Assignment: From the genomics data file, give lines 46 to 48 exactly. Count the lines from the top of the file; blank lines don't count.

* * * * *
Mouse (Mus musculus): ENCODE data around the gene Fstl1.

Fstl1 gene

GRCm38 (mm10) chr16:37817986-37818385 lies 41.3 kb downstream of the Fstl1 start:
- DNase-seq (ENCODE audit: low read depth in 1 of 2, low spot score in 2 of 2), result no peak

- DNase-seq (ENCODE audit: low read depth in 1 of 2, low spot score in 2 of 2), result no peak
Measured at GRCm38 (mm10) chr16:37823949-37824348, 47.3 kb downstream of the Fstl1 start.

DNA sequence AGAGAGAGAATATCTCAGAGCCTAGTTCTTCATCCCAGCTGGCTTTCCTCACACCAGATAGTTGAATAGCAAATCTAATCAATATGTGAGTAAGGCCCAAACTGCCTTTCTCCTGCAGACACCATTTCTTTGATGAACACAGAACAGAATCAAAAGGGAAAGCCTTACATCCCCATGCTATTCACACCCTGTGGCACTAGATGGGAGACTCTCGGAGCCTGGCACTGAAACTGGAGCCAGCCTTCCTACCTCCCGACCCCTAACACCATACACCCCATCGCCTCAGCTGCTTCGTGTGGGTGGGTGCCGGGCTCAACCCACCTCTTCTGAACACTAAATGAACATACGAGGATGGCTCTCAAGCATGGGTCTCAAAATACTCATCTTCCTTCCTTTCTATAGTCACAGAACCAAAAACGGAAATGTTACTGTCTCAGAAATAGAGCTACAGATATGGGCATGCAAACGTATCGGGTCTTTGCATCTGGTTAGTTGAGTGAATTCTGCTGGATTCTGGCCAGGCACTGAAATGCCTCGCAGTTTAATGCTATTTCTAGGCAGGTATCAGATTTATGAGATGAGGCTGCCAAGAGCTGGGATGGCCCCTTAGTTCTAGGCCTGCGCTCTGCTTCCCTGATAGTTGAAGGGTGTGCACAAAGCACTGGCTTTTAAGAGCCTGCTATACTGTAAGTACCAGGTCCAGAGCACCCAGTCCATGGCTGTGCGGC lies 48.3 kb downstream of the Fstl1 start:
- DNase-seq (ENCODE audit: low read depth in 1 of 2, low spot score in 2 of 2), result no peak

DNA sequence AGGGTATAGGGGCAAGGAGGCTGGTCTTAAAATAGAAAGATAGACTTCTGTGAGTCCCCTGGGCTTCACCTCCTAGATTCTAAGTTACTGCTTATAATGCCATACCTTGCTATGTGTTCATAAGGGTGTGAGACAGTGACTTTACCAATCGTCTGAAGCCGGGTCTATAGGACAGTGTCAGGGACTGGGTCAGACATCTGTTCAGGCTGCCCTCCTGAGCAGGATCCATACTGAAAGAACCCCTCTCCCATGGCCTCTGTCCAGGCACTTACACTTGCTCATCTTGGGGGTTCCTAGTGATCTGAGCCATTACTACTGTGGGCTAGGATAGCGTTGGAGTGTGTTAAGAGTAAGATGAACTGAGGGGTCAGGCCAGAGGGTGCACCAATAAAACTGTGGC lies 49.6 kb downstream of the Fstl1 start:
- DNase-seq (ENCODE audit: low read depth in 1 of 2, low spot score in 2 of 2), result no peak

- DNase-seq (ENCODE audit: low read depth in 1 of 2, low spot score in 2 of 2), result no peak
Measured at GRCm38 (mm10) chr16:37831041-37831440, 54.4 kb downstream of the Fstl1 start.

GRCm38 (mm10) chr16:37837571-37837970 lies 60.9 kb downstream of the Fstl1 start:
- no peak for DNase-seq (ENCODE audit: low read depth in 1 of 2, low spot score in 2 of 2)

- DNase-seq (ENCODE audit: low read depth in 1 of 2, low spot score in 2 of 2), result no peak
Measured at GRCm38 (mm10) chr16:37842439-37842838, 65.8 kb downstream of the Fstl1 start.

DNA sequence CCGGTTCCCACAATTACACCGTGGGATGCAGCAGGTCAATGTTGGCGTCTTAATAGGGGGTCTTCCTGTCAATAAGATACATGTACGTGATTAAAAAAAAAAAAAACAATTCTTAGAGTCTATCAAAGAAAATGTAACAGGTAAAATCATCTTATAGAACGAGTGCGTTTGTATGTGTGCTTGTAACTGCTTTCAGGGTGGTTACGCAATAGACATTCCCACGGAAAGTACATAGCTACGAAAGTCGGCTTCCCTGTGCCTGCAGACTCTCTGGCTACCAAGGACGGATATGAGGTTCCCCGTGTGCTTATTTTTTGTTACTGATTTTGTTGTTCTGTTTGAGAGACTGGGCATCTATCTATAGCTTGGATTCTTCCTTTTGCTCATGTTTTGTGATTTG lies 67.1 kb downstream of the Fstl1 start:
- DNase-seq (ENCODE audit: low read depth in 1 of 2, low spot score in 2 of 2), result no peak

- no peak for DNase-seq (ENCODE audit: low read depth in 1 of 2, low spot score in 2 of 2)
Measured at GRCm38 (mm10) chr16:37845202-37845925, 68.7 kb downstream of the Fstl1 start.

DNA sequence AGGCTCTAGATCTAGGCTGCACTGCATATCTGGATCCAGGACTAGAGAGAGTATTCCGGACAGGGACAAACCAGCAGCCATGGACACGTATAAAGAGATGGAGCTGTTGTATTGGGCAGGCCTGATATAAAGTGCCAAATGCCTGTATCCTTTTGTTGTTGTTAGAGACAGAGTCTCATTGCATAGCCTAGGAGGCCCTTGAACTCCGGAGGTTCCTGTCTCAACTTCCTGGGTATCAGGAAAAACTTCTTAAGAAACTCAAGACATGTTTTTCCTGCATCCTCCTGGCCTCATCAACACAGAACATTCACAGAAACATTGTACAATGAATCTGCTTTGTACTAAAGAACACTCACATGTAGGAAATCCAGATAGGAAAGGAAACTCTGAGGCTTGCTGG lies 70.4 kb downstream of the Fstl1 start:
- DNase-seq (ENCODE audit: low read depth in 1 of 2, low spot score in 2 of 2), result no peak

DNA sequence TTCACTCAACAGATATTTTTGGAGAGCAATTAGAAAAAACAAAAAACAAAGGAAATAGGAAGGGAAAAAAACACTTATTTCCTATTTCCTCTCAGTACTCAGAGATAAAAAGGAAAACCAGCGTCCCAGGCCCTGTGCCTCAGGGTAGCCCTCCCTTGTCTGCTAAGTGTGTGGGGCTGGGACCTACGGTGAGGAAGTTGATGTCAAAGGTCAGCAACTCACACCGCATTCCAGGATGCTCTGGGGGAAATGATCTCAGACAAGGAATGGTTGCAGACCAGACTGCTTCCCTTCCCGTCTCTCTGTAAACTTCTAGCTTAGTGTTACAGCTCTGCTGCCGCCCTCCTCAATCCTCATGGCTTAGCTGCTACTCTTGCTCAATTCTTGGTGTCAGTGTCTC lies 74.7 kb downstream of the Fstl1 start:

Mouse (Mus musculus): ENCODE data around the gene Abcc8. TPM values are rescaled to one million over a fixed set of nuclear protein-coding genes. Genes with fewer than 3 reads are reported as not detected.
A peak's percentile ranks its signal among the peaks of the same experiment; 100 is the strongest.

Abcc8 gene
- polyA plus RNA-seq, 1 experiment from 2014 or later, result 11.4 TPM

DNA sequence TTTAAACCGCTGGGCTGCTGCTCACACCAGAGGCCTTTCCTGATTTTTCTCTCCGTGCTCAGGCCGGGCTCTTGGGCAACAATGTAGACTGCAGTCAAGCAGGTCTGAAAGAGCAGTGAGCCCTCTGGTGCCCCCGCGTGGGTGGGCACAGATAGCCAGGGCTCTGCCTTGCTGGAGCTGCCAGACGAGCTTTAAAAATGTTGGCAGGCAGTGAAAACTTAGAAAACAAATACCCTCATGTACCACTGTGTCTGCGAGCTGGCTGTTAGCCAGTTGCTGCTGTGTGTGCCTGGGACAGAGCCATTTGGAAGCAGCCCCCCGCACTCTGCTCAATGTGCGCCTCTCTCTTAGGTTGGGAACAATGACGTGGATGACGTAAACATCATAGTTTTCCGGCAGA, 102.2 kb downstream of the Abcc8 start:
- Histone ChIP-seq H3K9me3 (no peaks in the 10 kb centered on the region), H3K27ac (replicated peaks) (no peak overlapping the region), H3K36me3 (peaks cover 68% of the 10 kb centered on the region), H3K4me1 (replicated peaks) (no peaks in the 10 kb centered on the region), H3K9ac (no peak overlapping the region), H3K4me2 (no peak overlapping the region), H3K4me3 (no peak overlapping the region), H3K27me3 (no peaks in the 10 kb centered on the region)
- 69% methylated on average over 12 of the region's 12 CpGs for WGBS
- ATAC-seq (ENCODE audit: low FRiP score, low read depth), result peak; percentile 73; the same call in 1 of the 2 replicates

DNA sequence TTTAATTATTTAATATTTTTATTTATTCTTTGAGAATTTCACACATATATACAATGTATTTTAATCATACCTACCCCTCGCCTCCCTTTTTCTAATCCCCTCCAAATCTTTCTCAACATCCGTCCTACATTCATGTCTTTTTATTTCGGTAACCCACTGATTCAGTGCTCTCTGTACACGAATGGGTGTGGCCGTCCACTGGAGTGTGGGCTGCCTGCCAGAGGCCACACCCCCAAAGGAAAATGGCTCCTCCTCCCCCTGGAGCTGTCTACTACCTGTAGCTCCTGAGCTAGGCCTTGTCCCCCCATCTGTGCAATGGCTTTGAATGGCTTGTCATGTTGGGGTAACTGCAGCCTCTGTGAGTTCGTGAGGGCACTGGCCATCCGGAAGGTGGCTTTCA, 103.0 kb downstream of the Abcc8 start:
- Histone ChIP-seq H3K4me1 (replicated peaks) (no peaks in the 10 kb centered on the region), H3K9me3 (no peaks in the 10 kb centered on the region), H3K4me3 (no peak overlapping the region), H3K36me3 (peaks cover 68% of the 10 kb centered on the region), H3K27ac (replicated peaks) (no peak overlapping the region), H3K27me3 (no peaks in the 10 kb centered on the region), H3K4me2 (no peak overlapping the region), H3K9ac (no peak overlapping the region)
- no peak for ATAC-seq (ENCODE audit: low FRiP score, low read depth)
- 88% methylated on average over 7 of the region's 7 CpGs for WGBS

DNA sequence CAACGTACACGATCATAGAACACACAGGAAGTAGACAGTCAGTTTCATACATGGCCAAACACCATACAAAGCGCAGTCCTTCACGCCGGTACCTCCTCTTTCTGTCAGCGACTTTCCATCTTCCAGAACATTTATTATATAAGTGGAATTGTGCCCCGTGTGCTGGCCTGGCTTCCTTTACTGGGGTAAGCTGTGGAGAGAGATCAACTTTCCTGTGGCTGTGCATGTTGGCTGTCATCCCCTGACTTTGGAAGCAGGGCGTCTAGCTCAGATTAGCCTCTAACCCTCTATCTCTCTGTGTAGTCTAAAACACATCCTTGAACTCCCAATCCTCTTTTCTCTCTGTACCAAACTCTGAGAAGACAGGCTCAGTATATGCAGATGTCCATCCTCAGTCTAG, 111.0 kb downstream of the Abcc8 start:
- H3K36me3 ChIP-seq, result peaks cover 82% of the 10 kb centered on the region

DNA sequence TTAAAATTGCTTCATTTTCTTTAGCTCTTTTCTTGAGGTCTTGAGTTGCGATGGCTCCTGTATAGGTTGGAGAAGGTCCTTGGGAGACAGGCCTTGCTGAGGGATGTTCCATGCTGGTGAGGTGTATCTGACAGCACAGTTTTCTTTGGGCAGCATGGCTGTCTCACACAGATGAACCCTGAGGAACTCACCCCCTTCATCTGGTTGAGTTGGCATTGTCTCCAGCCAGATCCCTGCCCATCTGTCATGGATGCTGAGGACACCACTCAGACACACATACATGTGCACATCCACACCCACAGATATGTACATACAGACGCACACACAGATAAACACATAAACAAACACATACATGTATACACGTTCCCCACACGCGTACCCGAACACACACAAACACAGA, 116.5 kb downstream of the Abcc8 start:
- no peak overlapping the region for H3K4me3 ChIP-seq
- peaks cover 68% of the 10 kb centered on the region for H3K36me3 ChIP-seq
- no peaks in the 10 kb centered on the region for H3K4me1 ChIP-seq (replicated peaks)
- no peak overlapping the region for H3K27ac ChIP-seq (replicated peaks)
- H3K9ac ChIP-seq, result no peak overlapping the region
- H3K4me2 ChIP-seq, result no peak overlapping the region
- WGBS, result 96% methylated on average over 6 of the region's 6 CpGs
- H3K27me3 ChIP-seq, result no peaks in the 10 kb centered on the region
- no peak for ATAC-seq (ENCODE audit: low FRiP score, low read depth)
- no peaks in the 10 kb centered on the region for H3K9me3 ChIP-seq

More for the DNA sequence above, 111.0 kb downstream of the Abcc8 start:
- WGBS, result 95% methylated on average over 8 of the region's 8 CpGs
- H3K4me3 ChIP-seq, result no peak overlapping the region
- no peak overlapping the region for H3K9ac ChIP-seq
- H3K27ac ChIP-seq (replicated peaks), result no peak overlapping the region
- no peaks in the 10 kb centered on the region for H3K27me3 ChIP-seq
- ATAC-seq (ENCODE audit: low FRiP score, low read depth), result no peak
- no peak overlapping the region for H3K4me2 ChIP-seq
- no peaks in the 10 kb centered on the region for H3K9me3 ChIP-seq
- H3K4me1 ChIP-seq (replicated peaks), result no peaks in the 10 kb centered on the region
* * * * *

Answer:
- H3K27me3 ChIP-seq, result no peaks in the 10 kb centered on the region
- no peak for ATAC-seq (ENCODE audit: low FRiP score, low read depth)
- no peaks in the 10 kb centered on the region for H3K9me3 ChIP-seq